In April 2015, the Court of Justice of the EU ruled that Greece violated EU law by failing to protect its waters against pollution caused by nitrates from agricultural sources (C-149/14). Four years later, the problem is still not fully resolved. Therefore, the Commission is calling on the Court of Justice of the European Union to impose financial sanctions in the form of a lump sum of € 2,639.25 per day with a minimum lump sum of € 1,310,000 and a daily penalty payment of € 23.753,25 from the day of the first judgement until full compliance is reached or until the second Court judgment.
Under EU law on the protection of waters against pollution caused by nitrates from agricultural sources (the Nitrates Directive, Council Directive 91/676/EEC), Member States monitor their waters and identify those affected or likely to be affected by pollution caused by nitrates from agricultural sources. They also designate areas of land that drain into these waters as Nitrate Vulnerable Zones and set up appropriate action programmes to prevent and reduce the pollution.
In 2011, Greece had not designated a number of areas as Nitrates Vulnerable Zones and had not established action programmes for these areas. As a result, by sending a letter of formal notice to the Greek authorities, the Commission opened infringement proceedings in October 2011. Since the Court ruling against Greece in April 2015, Greece has established 12 new Nitrate Vulnerable Zones; however, the Greek authorities have not established action programmes for these new zones.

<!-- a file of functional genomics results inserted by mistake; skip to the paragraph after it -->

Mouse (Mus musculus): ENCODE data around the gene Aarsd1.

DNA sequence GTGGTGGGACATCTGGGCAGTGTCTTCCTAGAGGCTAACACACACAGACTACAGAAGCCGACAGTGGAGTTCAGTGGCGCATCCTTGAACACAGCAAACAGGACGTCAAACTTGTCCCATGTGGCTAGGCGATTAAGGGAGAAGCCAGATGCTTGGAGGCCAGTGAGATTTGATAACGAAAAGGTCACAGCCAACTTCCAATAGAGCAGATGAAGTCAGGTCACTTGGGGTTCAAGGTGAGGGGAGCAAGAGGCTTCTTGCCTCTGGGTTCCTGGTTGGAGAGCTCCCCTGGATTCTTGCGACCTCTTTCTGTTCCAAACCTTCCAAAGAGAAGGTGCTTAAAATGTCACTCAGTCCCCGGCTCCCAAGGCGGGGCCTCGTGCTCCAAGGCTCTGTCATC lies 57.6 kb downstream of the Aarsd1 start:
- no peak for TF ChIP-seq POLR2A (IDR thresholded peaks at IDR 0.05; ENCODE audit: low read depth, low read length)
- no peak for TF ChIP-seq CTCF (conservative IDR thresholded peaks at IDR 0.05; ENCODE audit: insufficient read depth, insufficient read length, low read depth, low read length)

As a result, the Commission further pursued proceedings by sending a letter of formal notice under Article 260(2) of TFEU in October 2017. In addition to the failure to establish such action programmes, Greece has not provided any calendar of compliance or target date. By failing to adopt these action programmes Greece has still not complied with the Court ruling of 24 April 2015 (in case C-149/14, Commission vs Greece).
Hence, the procedure to establish the action programmes remains at an initial stage. The Commission has, therefore, decided to refer the case back to the Court of Justice and ask the Court to impose financial sanctions.
Excess levels of nitrates can damage freshwaters and the marine environment by a process known as ‘eutrophication', promoting excessive growth of algae that chokes other life and leading to effects, such as the death of fish in lakes and rivers. Purifying excess nitrates from drinking water is also a very costly process.
In practice, under Article 260(2) of Treaty on the Functioning of the EU (TFEU) if a Member State fails to take the necessary steps to comply with a judgment of the Court of Justice, the Commission may call on the Court to impose financial sanctions, in the form of a lump sum and a daily penalty payment. The financial sanctions take into account:
- the seriousness of the infringement;
- the duration of the infringement;
- special "n" factor (which varies between Member States and takes into account their Gross domestic product, GDP, in millions of euros and number of seats of the Member State concerned in the European Parliament).
The financial sanction consists of a lump sum payment (to penalise the existence of the infringement itself), and a daily penalty payment (to penalise the continuation of the infringement after the Court's judgment).
For More Information
- On the key decisions in the March 2019 infringements package, see full MEMO/19/1472
- On the general infringements procedure, see MEMO/12/12
- On the EU infringements procedure